Apples to Oranges: The Shifting Role of Managers

by Stephan Hagelauer

And What They Should Do Differently to Achieve Better Results

 

LinkedIn is the go-to social media platform for the business world, with more than 500 million members in 200 countries and territories. So it’s no surprise that much of the content discusses some element of leadership, from tips on how to manage people to the secrets of successful managers.

And yet, few people have a solid understanding of the shifting role of managers in today’s workforce — or the specifics of what they need to do differently.

In my post, From “Rinse-and-Repeat” to Performance Coaching, I discussed the change from managers who supervise to managers who are catalysts for innovative thinking. This time, I’ll address what managers can do on a daily basis to engage their direct reports and achieve better results through their people.

The insights I share are far from theoretical. They come from the Top Workplaces research Energage has conducted over the past 11 years, with findings from more than 380 million data points and over 16 million employee voices from 47,000+ U.S. organizations. Using this data, we can clearly identify the traits that differentiate leading organizations from average ones.

Most firms — meaning those that have not achieved Top Workplaces caliber — lack the structure necessary to support the shifting role of managers. They are stuck in a rut with things like annual performance evaluations and stack ranking, where employees are graded against one another. Once upon a time, these assessments were considered a best practice for high-performance teams. This is no longer the case. The shift from managing performance to developing it requires a new and different approach, one that replaces annual reviews with a regular cadence of personalized feedback to encourage continual learning and growth.

Our research also tells us that managers play a critical role in helping employees become engaged with their work and building a healthy organizational culture. The employee/manager relationship is one of four key relationships that help to create a positive work experience for individuals. The other three include an employee’s relationship with their work, their colleagues and customers, and their organization (with senior leaders by proxy).

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Two things managers should do, starting today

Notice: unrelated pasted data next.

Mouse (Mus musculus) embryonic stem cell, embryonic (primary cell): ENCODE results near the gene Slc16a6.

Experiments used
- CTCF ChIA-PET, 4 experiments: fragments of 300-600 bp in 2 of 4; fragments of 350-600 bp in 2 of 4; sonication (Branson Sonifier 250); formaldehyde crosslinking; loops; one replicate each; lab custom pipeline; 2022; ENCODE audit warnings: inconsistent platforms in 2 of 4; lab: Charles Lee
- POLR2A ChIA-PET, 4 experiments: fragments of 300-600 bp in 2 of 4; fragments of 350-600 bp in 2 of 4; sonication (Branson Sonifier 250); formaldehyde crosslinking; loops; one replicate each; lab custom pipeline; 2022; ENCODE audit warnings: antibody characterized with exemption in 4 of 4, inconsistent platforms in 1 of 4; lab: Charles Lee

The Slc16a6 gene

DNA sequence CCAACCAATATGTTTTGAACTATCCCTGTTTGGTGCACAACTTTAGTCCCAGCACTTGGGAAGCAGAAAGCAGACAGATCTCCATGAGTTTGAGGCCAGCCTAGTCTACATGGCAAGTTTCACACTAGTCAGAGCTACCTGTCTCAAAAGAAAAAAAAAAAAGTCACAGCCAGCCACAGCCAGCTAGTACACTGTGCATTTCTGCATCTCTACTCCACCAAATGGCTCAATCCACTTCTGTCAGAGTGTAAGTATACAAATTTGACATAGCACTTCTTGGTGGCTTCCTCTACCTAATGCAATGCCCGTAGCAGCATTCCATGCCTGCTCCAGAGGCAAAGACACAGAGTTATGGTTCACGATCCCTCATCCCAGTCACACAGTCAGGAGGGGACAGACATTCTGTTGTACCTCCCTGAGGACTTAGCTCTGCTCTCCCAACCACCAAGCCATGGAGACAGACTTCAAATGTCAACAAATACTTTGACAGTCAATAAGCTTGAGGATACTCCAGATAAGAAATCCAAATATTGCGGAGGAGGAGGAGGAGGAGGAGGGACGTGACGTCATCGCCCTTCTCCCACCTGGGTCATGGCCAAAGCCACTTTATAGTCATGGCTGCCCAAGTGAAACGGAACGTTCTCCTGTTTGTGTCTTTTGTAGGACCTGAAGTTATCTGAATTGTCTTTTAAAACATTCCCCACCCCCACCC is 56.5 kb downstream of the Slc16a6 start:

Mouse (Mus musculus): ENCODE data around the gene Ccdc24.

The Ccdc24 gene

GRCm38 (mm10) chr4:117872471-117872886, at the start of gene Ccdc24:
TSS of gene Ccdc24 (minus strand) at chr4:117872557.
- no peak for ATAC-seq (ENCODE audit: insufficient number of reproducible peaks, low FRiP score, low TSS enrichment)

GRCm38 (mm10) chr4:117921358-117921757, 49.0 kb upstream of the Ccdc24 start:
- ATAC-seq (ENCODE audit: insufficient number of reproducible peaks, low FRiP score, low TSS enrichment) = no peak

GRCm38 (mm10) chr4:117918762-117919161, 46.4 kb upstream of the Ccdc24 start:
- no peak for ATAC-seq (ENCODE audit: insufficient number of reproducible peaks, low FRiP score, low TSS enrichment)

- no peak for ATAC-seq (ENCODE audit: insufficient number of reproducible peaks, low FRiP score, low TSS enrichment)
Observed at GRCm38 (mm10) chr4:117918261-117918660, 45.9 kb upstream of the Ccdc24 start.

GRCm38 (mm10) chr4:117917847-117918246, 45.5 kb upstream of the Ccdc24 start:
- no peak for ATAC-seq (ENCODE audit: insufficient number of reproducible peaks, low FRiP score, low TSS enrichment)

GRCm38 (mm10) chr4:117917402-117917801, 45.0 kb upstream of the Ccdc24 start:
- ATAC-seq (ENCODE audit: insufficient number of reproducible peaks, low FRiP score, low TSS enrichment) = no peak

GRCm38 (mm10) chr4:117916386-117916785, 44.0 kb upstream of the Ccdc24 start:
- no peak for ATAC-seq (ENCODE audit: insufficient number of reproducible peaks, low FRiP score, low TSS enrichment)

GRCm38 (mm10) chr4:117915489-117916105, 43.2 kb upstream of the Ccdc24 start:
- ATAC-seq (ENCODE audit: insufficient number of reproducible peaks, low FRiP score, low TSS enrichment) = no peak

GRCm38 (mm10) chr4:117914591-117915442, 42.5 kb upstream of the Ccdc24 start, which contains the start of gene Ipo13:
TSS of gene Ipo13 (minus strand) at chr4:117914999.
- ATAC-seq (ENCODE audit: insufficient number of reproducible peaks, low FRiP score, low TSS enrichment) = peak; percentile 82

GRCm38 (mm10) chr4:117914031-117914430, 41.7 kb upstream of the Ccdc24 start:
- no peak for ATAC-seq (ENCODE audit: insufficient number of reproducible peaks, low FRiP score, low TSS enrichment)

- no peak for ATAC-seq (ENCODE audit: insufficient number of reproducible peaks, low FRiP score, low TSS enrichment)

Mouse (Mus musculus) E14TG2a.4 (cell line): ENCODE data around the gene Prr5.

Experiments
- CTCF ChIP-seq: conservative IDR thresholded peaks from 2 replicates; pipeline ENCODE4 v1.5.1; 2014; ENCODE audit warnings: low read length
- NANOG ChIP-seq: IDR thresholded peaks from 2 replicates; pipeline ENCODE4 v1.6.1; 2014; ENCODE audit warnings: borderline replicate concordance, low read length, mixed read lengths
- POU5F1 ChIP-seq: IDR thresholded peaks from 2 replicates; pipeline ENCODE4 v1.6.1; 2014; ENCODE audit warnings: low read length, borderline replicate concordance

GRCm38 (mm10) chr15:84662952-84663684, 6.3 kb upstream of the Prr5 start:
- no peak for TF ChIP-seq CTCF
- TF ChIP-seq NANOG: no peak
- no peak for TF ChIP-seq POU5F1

1. Communicate
And communicate differently. Be more of a coach than a supervisor. This means conversations with employees have to change, focusing on desired future actions rather than dwelling on past mistakes.

The frequency of these conversations has to change as well, to a regular cadence that promotes year-round engagement instead of an annual review. It’s a two-way dialogue, with the manager both delivering and requesting feedback from employees.

Before any of this happens, managers need to first take the time to understand their employees as individuals. Sure, they come to work to do a job and achieve their goals. But they also have a life outside of work. There may be personal challenges, financial burdens, school-age children, aging parents, sick pets. Any number of these issues can lurk below the waterline, representing potential problems managers can’t be aware of — unless they know their employees on a human level.

2. Get close and be collaborative
Some managers may be uncomfortable getting personal with their employees, which speaks to their need to master good communication skills. They don’t have to become best buddies. The point is to understand the motivations and drivers of the whole individual when assessing how they can contribute to the organization’s needs. These cues should help the manager develop a plan for each individual, as well as identify areas requiring improvement or skill development.

Today’s manager needs to take a more collaborative role in coaching employees. Managers who are coaches are better able to cultivate and develop talent, but first, they need to understand the strengths of each player in order to help them — and the team — achieve full potential.

Managers are the catalyst for better performance

Rather than simply leading and directing the work of employees, today’s managers can — and should be — the catalyst who accelerates the application of learning and behavior change. When managers coach individuals in this way, they bring out the best in their people, they match employee interests to organizational needs — and they’re better able to unlock potential and inspire performance.